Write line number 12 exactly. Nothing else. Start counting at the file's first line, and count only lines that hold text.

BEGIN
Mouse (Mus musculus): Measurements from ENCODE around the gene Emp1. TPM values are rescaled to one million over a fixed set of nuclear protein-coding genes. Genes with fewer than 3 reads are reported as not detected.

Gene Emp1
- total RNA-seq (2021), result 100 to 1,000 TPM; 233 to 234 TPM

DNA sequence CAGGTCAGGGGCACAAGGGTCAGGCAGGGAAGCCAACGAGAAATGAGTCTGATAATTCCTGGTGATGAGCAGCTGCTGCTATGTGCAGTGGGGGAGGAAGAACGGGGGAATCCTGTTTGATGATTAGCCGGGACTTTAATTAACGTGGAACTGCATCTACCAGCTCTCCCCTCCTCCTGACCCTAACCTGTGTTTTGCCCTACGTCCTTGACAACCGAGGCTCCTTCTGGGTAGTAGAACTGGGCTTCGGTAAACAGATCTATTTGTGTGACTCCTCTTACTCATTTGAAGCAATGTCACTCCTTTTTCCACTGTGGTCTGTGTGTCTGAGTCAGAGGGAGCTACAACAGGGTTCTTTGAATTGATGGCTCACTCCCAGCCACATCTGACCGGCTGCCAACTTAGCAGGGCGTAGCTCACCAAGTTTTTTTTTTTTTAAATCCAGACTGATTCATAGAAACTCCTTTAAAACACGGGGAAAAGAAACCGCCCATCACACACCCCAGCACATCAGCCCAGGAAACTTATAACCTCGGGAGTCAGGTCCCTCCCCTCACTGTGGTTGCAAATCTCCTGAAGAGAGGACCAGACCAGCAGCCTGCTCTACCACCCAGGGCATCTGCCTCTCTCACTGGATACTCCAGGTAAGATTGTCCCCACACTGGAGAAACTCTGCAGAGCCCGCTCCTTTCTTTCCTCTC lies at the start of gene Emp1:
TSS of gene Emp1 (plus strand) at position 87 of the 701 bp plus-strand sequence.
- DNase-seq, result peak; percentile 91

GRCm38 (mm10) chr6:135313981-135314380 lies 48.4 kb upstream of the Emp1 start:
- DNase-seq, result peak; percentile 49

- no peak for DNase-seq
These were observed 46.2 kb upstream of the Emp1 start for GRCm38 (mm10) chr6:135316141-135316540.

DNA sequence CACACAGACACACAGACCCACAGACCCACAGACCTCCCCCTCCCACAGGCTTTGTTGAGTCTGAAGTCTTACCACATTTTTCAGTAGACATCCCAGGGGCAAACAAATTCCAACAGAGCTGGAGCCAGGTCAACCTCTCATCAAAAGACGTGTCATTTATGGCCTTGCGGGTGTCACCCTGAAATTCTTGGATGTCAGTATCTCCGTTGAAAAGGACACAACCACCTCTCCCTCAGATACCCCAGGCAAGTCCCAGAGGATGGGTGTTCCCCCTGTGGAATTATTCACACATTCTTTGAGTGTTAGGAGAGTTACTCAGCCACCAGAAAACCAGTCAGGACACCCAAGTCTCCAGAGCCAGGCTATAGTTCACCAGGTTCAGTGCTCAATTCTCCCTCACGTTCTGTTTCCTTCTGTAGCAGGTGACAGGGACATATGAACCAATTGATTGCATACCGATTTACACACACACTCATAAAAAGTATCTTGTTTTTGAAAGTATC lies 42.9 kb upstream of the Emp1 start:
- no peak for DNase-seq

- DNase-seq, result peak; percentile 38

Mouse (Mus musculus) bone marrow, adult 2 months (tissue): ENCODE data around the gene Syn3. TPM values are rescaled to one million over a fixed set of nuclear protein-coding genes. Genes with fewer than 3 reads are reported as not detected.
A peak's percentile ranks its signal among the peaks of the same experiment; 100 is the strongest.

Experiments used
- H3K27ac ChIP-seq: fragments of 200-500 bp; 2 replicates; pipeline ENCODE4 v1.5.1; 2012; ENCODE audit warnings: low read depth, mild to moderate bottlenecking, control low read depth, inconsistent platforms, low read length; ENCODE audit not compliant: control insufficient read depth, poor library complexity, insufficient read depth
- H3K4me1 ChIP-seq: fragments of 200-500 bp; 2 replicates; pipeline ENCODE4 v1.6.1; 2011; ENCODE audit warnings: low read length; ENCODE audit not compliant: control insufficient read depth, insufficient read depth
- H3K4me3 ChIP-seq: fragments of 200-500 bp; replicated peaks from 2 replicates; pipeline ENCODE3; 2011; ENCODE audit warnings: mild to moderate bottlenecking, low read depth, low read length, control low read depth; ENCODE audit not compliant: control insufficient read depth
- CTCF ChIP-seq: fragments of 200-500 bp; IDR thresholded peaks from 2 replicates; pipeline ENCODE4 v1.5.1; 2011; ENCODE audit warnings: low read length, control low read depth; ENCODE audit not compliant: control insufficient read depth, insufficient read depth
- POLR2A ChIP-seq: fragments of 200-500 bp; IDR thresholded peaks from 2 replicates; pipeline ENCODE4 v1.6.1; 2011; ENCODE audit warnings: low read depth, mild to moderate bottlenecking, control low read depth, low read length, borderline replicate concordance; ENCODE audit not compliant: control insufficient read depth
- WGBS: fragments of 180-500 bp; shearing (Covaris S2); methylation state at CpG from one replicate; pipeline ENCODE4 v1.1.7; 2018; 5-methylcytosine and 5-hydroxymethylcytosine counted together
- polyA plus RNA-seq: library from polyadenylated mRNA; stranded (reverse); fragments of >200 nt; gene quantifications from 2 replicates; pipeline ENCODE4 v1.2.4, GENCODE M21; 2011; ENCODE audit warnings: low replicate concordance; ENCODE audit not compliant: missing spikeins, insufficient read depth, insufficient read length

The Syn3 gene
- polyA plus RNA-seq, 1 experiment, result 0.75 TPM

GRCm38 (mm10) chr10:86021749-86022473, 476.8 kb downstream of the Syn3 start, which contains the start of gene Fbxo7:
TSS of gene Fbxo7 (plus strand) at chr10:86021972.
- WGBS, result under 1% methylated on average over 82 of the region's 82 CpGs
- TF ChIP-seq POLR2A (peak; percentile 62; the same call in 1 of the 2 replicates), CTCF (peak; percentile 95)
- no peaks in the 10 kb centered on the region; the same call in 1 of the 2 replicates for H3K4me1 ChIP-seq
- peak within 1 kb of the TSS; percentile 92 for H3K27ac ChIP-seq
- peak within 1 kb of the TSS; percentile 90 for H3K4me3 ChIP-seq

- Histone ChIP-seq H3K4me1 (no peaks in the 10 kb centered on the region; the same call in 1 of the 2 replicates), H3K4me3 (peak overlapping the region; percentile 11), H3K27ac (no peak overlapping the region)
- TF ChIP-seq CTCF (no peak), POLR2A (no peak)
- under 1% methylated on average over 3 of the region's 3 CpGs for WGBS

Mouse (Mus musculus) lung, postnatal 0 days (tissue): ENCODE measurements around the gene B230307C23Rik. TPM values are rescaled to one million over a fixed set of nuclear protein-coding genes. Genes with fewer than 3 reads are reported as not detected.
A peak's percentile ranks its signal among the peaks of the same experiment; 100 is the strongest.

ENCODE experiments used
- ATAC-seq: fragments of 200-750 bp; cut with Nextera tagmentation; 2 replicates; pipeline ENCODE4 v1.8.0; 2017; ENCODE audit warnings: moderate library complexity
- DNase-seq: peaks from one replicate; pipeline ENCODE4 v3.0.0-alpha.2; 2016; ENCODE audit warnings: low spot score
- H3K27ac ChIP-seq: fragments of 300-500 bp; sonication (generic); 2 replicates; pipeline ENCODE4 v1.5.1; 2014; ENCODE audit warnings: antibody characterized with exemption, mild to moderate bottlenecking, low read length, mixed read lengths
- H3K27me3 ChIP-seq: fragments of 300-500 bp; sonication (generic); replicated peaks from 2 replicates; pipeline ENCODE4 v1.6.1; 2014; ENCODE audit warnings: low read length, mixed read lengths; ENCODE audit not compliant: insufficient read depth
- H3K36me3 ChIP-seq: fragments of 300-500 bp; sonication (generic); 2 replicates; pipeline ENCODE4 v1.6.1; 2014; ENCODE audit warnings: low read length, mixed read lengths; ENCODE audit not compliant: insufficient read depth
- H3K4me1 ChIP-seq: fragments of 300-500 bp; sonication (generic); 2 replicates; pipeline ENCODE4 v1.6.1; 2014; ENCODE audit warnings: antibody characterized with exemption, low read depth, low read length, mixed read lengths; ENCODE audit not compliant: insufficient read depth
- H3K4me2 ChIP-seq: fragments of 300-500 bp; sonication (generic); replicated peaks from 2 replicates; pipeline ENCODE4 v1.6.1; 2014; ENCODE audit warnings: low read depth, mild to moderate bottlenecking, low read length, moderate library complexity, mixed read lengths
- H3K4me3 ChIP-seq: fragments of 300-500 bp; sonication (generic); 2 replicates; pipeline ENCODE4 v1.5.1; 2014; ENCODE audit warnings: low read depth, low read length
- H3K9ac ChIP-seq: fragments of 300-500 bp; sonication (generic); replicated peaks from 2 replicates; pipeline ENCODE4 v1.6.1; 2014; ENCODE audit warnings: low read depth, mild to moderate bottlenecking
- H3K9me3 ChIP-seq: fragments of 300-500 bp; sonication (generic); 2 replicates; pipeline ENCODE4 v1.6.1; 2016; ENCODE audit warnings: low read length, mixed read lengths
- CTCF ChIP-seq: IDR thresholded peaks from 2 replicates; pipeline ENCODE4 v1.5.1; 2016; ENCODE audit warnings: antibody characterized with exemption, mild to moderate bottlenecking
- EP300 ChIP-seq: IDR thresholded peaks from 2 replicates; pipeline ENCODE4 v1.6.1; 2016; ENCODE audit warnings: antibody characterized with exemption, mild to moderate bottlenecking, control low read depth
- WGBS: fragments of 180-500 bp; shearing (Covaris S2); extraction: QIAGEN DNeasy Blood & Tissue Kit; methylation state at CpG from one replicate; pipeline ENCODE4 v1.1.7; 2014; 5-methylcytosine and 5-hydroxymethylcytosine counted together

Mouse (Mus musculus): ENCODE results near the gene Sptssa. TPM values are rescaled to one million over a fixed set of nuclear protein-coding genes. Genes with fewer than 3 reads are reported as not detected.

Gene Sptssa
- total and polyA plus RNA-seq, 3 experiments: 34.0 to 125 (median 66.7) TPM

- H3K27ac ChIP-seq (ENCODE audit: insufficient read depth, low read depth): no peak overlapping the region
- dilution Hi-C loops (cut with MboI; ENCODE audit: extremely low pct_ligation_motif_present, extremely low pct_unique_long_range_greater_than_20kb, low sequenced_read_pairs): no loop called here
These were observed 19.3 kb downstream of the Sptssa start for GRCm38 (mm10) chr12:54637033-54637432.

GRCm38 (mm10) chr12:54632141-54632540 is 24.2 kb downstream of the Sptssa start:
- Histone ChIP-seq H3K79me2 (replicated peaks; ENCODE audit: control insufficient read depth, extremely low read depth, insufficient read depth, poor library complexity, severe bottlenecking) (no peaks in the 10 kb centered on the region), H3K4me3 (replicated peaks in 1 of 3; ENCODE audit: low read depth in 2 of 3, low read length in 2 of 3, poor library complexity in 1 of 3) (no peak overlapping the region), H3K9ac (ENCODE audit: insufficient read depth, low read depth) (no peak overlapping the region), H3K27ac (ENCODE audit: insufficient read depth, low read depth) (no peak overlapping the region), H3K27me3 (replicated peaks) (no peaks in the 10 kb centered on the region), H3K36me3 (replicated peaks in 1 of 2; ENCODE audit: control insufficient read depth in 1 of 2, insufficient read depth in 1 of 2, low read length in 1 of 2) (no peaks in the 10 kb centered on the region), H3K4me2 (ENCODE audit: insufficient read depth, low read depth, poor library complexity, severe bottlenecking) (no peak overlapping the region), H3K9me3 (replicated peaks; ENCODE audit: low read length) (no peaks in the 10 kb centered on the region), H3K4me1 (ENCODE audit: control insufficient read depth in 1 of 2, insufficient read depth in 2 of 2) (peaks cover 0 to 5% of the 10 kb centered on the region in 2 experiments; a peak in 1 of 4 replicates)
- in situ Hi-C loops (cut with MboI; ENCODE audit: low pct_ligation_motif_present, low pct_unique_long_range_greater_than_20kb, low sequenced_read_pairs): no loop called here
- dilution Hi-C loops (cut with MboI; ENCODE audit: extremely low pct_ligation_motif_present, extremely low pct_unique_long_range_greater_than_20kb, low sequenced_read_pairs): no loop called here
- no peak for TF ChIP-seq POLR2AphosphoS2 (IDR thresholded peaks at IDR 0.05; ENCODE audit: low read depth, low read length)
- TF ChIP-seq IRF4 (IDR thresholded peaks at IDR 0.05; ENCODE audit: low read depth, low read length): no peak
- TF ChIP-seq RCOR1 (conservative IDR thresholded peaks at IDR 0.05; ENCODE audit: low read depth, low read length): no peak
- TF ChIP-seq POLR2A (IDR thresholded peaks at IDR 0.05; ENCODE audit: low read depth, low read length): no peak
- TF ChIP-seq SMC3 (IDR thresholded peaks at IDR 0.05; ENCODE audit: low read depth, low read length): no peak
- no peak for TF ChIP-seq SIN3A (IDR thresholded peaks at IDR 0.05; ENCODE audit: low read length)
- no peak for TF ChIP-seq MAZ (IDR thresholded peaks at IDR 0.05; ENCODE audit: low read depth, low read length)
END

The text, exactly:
- no peak for DNase-seq